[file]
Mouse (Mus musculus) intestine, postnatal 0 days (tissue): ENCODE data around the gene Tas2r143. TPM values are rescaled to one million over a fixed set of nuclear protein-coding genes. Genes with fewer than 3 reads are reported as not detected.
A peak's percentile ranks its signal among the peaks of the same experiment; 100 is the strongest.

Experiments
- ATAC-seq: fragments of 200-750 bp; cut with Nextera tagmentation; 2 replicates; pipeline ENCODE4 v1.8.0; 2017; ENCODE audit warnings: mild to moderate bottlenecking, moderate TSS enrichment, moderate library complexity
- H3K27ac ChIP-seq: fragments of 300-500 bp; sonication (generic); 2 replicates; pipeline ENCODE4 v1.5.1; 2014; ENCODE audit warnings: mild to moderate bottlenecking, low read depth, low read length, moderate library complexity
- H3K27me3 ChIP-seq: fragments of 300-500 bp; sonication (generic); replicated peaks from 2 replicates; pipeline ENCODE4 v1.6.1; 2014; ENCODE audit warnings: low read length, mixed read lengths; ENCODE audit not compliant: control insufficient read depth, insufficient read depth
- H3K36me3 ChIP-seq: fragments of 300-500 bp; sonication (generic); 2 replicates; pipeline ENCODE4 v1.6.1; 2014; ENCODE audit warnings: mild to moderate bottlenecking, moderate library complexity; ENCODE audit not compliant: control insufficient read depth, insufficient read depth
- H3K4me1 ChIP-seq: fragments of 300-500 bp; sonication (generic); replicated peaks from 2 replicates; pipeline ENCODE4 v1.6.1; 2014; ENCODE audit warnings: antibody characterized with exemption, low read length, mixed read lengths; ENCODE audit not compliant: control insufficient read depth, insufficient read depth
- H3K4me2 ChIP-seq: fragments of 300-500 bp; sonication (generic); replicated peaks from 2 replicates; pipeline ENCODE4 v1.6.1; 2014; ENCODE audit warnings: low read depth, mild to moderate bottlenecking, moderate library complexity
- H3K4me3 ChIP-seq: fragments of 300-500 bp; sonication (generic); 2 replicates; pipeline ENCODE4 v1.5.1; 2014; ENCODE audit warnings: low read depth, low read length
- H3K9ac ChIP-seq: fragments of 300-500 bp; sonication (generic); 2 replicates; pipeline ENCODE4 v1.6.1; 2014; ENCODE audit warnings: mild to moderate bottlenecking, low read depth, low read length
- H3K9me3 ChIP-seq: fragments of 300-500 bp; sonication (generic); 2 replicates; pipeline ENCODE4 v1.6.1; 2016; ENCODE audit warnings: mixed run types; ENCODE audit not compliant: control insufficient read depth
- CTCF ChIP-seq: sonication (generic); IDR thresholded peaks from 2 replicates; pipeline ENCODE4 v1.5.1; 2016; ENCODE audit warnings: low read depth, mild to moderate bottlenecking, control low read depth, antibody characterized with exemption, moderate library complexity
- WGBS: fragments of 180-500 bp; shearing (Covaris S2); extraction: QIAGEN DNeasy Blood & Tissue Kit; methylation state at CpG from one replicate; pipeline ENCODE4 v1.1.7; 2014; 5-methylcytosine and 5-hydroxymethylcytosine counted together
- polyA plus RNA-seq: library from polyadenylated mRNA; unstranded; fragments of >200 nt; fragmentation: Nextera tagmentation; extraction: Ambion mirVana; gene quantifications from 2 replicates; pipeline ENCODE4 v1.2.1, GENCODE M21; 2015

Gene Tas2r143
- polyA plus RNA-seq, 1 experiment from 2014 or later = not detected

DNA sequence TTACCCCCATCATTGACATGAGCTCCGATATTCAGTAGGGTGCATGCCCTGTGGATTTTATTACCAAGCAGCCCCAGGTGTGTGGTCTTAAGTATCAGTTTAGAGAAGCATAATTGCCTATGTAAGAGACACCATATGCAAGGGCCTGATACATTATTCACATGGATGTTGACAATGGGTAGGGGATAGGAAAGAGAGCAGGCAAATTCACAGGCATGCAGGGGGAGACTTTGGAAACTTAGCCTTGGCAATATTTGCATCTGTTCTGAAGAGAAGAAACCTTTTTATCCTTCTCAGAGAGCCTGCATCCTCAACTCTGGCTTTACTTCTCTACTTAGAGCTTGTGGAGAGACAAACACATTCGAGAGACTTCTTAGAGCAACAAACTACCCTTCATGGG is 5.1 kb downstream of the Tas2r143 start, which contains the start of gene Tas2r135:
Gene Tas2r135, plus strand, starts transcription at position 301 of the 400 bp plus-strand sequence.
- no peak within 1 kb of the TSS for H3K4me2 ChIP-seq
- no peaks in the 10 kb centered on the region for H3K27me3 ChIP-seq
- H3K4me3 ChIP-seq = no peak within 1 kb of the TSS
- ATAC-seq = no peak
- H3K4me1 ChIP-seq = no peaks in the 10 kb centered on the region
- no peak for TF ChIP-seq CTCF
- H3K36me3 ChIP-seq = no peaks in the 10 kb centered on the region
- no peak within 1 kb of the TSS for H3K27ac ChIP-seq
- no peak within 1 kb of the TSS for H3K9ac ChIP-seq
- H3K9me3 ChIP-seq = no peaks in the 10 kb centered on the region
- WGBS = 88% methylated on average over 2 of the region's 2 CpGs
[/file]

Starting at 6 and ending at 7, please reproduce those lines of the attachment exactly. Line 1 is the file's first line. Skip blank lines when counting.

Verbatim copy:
- H3K27me3 ChIP-seq: fragments of 300-500 bp; sonication (generic); replicated peaks from 2 replicates; pipeline ENCODE4 v1.6.1; 2014; ENCODE audit warnings: low read length, mixed read lengths; ENCODE audit not compliant: control insufficient read depth, insufficient read depth
- H3K36me3 ChIP-seq: fragments of 300-500 bp; sonication (generic); 2 replicates; pipeline ENCODE4 v1.6.1; 2014; ENCODE audit warnings: mild to moderate bottlenecking, moderate library complexity; ENCODE audit not compliant: control insufficient read depth, insufficient read depth